Passivation of III-V Semiconductor Grain Boundaries and Interfaces by Post-Deposition Treatment



Polycrystalline III-V semiconductors with electronically passive defects may play a critical role in developing cost-effective, high-performance photovoltaics, light-emitting diodes (LEDs), lasers, and field-effect transistors (FETs). However, without effective passivation, Fermi-level pinning and undesirable Shockley-Read-Hall recombination persist, shifting developmental focus away from polycrystalline III-V and toward single-crystal III-V. Unfortunately, the high cost of these single-crystal materials and associated processing have limited their use in low-cost applications. In order to achieve low-cost, high-efficiency devices, revisiting passivation approaches for polycrystalline III-V materials may yield new commercial opportunities.       

Invention Description

Researchers at Arizona State University have developed a novel passivation method involving deposition of an elemental, compound, or alloying material on a polycrystalline III-V thin-film. Annealing this stack through an optimized temperature-time profile results in the deposited passivation material reacting with the host polycrystalline III-V material and reducing interface states at the front interface, along the sides of the grain, and possibly passivating the back surface of the III-V grain. This modification of the III-V thin-film may reduce the number of recombination events which in turn will increase the efficiency and the overall performance of the device.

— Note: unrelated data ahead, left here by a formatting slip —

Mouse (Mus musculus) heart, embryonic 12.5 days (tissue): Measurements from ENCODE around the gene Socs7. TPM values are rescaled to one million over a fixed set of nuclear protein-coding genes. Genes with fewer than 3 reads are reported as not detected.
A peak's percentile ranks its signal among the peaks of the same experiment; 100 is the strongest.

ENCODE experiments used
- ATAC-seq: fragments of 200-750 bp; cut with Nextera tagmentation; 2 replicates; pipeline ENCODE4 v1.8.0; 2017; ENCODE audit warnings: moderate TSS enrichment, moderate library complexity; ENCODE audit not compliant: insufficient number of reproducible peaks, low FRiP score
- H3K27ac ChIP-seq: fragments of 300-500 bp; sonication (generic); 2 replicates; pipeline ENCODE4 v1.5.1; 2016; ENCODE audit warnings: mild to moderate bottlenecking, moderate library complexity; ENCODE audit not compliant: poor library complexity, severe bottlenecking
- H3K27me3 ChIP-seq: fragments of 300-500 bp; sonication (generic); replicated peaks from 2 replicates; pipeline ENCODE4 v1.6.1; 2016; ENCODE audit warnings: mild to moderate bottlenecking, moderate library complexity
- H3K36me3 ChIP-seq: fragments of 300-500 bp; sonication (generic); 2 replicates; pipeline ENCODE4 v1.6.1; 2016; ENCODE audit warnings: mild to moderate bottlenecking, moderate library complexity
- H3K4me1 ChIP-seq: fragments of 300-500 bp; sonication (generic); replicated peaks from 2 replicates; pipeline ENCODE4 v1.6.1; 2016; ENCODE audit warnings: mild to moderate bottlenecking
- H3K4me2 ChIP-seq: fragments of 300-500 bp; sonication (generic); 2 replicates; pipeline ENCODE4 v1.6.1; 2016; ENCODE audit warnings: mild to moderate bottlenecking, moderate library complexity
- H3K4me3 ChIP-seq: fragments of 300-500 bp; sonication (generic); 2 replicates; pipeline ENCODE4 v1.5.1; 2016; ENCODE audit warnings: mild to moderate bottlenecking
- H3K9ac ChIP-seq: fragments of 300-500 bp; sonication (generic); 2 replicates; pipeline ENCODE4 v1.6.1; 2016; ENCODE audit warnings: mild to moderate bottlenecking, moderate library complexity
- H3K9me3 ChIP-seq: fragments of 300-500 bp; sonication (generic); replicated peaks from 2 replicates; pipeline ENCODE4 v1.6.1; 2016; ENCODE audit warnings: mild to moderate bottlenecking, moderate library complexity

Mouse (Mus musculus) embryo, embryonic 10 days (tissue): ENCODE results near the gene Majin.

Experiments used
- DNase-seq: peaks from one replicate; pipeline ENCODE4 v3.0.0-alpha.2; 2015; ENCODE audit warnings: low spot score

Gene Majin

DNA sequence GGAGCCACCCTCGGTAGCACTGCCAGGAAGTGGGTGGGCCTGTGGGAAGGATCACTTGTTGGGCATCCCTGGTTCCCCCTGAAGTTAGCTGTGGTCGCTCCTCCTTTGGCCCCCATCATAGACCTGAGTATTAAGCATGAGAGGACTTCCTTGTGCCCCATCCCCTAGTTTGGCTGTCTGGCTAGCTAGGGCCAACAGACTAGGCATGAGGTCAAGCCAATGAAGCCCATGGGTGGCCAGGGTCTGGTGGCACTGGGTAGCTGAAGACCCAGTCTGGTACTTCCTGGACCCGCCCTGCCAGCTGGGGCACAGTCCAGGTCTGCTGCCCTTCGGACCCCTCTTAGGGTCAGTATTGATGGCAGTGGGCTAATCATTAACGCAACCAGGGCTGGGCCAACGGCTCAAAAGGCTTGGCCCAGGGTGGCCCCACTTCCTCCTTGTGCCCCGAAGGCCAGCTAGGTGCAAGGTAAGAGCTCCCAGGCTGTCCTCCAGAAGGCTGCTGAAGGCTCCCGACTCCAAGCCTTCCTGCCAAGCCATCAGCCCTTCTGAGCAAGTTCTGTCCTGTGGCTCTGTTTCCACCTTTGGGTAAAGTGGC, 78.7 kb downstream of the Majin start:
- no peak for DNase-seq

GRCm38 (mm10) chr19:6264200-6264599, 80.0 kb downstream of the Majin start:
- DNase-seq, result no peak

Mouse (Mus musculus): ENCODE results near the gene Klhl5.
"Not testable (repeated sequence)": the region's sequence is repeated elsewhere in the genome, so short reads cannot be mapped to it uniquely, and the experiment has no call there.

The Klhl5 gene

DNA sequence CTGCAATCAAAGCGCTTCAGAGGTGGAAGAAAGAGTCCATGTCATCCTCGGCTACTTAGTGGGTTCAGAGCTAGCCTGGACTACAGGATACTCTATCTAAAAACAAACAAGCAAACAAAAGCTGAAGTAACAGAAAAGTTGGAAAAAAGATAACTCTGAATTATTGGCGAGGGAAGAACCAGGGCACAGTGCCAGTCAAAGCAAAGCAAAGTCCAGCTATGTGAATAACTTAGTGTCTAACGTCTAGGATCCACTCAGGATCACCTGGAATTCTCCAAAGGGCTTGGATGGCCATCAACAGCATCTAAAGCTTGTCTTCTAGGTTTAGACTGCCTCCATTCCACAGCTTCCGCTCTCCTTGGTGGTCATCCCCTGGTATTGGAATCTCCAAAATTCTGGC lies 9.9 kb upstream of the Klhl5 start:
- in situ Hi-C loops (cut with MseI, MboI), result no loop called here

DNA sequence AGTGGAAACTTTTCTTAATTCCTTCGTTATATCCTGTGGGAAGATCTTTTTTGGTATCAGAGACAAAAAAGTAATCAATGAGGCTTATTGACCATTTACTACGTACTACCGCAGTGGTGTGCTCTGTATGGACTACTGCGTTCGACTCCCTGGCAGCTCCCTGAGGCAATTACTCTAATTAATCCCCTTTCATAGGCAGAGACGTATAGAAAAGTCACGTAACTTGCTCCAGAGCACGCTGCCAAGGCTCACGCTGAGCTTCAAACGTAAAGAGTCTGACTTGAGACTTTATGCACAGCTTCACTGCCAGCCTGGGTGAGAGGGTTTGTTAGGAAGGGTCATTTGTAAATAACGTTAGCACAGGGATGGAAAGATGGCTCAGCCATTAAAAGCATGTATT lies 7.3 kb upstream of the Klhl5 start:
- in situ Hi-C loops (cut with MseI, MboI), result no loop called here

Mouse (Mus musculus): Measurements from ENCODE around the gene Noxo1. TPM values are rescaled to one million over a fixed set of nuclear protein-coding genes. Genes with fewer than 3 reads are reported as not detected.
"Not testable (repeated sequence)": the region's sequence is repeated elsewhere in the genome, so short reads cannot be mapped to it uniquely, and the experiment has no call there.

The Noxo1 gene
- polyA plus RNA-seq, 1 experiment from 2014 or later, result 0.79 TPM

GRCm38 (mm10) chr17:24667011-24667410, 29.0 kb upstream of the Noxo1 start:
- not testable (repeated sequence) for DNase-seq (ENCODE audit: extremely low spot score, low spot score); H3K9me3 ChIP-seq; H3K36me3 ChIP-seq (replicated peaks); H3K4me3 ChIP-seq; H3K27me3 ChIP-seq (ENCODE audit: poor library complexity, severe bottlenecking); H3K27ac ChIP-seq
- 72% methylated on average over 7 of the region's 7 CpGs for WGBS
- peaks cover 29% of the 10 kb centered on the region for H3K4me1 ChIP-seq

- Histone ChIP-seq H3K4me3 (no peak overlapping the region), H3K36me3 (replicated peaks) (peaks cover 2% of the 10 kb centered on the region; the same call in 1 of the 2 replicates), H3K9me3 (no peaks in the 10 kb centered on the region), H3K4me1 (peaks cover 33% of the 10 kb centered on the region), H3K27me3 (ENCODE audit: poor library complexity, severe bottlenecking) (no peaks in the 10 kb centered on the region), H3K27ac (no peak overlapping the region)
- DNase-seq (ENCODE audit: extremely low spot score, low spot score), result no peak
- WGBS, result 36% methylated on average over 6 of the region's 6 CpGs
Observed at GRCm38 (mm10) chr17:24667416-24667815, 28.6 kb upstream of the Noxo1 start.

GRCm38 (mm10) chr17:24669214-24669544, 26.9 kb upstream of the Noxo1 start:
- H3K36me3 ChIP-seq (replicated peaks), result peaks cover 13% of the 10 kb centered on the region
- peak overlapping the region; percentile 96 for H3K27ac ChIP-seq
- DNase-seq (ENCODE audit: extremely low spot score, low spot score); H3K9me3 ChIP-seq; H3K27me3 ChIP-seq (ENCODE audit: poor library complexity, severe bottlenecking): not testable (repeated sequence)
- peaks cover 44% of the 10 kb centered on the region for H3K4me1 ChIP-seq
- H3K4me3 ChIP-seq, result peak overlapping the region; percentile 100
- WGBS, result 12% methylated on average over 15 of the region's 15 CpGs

Potential Applications

•       Photovoltaic top junctions

•       Flexible device substrates

•       Light-emitting diodes (LEDs)

•       Lasers

•       Field-effect transistors (FETs)

Benefits and Advantages

•       Effective – Preliminary treatments of optically active 1.7-eV GaInP thin-film on conductive substrate demonstrated a 210-fold improvement in photoluminescence intensity

•       Enabling – Renews candidacy of polycrystalline III-V semiconductors for low-cost, high-performance devices

Faculty Profile of Professor Richard King

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